However, it must be pointed out that the conventional symmetrical Bragg-Brentano configuration (θ/2θ), should not be used for the characterization of thin oxide layers formed on metals due to the poor signals obtained from the film while receiving a strong signal from the substrate. Also, due to the substrate structure, the depth of analysis changes while performing the test. Therefore, to confirm the previously reported results a more powerful technique of X-ray diffraction at grazing incidence has been used to minimize the contribution due to the substrate. In this approach, the incidence angle is fixed at a small angle (1–3°) while the angle existing between the incident beam and the diffracted beam (2θ) is varied, moving only the detector arm. In such way, the signal coming from the substrate is reduced due to the small angle of incidence, while the incident beam penetrates, for a higher thickness the surface film, reinforcing its diffraction pattern. It has well assessed that, if the incidence angle is small as in this case, the depth of analysis is controlled by the angle of incidence and does not vary during the sweeping so that the structure of oxide even in very thin layers, can be evaluated. XRD scans obtained at 1, 1.5, 2 and 3 degrees of incidence angle (Figure 5), confirmed the absence of the anatase and/or rutile phase inside the nanotube layer.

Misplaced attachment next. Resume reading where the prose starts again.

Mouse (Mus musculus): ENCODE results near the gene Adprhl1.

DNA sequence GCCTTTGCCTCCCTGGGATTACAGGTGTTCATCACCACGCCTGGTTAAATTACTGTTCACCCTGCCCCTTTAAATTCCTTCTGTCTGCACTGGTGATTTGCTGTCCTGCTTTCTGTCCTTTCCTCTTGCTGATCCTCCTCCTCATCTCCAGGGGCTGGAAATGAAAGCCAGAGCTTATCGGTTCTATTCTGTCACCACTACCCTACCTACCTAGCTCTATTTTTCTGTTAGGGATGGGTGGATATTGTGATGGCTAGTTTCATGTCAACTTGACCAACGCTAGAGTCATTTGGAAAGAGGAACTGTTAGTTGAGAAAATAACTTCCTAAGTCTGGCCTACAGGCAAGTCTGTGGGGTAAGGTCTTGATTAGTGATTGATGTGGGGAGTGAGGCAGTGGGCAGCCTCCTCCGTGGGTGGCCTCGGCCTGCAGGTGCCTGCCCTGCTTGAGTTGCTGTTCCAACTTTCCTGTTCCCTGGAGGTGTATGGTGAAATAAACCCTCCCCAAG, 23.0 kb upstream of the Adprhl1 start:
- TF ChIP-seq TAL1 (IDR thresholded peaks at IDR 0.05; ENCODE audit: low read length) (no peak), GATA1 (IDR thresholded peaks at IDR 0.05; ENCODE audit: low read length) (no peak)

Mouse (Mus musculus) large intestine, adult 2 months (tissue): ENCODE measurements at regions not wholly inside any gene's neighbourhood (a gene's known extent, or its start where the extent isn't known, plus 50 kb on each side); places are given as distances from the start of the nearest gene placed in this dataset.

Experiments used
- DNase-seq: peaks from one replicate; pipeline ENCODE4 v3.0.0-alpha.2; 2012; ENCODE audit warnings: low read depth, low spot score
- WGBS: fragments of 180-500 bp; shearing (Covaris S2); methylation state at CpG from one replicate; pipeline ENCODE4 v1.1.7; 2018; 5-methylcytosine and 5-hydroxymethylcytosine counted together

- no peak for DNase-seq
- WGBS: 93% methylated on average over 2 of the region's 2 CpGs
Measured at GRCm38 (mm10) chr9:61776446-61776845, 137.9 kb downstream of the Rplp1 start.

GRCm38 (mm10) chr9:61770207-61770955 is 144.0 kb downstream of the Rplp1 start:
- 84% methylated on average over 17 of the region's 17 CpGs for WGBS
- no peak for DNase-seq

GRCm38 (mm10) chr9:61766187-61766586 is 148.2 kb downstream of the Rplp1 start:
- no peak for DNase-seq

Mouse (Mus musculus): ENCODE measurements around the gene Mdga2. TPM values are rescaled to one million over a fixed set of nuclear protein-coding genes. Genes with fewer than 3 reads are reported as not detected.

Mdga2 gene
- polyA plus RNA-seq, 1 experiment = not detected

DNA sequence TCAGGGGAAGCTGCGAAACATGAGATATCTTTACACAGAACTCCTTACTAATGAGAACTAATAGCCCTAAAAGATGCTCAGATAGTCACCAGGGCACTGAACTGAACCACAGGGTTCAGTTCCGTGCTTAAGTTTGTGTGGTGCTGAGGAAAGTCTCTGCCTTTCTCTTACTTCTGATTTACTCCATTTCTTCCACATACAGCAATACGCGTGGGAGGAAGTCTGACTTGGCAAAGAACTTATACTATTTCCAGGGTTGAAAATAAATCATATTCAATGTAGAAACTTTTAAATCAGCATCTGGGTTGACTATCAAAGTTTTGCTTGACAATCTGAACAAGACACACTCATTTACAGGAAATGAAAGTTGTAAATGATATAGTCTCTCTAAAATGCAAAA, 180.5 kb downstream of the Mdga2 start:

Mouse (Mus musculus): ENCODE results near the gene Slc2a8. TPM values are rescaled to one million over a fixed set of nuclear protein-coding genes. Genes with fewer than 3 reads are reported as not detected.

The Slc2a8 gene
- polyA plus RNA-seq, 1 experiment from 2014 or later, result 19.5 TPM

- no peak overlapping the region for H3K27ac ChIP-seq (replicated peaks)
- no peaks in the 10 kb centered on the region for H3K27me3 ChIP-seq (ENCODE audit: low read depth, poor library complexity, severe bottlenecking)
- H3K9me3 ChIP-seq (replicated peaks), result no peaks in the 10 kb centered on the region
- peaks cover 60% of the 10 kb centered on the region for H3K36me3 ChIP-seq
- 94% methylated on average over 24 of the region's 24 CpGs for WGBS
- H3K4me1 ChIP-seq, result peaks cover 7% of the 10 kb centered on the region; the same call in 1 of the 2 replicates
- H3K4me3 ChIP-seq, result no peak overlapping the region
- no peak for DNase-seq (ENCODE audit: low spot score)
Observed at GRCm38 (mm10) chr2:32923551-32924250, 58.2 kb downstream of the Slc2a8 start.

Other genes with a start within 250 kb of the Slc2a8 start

After 15 days of aging in Hank’s solution, both samples were examined for evaluating chemical composition of eventual layers formed. EDX results, for both samples, are reported in Figure 6. As can be seen from the Figure 6a no traces of Ca or P, as well as other chemicals contained in Hank’s solution, were detected at the end of the aging on the AS sample. This finding suggests that: (i) the deposition of apatite-like compound cannot be achieved by immersion of sample in saline solution under the conditions used in this test campaign, in agreement with literature data [32,33,34,35,36,37], and (ii) the OCP trend observed for such sample cannot be attributed to the formation /dissolution of salts at the metallic solution interface.